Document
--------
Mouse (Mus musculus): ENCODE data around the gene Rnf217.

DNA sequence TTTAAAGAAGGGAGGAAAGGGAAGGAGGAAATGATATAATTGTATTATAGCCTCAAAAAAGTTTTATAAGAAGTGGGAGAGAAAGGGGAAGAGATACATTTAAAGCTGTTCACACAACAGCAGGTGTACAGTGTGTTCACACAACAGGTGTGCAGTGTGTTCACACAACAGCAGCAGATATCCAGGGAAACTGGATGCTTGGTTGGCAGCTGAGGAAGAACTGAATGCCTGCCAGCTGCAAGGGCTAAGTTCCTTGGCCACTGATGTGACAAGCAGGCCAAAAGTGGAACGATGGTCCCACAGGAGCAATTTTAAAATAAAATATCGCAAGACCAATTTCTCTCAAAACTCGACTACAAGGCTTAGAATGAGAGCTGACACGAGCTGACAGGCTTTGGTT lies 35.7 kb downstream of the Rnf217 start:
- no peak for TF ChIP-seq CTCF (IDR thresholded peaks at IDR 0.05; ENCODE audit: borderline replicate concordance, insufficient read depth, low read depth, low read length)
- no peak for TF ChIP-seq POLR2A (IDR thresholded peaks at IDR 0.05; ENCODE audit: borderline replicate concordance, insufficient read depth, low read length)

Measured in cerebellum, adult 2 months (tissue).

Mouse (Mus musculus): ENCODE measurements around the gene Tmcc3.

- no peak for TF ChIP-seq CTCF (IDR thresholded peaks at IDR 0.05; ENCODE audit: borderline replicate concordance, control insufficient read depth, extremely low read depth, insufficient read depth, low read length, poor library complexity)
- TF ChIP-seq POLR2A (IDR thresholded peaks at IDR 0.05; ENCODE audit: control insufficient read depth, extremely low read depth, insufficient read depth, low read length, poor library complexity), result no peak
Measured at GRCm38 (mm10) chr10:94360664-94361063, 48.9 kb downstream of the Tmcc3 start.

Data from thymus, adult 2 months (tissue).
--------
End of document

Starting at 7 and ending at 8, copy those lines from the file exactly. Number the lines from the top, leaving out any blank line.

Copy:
- no peak for TF ChIP-seq CTCF (IDR thresholded peaks at IDR 0.05; ENCODE audit: borderline replicate concordance, control insufficient read depth, extremely low read depth, insufficient read depth, low read length, poor library complexity)
- TF ChIP-seq POLR2A (IDR thresholded peaks at IDR 0.05; ENCODE audit: control insufficient read depth, extremely low read depth, insufficient read depth, low read length, poor library complexity), result no peak